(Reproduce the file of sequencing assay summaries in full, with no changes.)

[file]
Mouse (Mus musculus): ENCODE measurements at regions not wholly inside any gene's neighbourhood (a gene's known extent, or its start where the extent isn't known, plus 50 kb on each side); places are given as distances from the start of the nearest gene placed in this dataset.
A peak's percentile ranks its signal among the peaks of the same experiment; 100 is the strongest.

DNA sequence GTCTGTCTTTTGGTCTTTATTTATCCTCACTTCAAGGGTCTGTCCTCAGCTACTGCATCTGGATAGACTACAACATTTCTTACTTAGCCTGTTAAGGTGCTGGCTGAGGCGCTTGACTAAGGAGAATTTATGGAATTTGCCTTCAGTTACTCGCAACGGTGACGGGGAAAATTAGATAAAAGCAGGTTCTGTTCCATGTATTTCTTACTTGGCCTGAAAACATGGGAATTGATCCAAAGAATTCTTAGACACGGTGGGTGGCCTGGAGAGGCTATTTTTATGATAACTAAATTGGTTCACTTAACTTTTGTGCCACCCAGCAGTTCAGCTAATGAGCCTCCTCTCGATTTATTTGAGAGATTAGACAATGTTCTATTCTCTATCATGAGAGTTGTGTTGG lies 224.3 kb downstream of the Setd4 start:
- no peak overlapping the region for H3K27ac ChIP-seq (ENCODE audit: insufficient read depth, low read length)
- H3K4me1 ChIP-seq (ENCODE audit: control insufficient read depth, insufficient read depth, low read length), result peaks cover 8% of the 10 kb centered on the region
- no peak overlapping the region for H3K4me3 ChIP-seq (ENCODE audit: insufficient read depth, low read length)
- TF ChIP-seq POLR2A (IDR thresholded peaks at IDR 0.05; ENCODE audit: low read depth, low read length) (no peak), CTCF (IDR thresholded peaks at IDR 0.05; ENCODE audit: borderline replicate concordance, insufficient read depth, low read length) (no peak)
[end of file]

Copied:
Mouse (Mus musculus): ENCODE measurements at regions not wholly inside any gene's neighbourhood (a gene's known extent, or its start where the extent isn't known, plus 50 kb on each side); places are given as distances from the start of the nearest gene placed in this dataset.
A peak's percentile ranks its signal among the peaks of the same experiment; 100 is the strongest.

DNA sequence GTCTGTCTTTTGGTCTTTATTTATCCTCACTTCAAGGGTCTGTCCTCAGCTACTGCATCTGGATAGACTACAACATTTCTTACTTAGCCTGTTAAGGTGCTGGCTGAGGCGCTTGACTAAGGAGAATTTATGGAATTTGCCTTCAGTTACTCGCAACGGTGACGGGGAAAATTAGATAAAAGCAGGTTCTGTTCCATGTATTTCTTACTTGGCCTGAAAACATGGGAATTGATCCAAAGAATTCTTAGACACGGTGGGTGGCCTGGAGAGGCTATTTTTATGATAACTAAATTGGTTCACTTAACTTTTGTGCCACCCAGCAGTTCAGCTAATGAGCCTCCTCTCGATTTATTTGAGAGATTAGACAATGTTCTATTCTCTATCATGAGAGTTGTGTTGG lies 224.3 kb downstream of the Setd4 start:
- no peak overlapping the region for H3K27ac ChIP-seq (ENCODE audit: insufficient read depth, low read length)
- H3K4me1 ChIP-seq (ENCODE audit: control insufficient read depth, insufficient read depth, low read length), result peaks cover 8% of the 10 kb centered on the region
- no peak overlapping the region for H3K4me3 ChIP-seq (ENCODE audit: insufficient read depth, low read length)
- TF ChIP-seq POLR2A (IDR thresholded peaks at IDR 0.05; ENCODE audit: low read depth, low read length) (no peak), CTCF (IDR thresholded peaks at IDR 0.05; ENCODE audit: borderline replicate concordance, insufficient read depth, low read length) (no peak)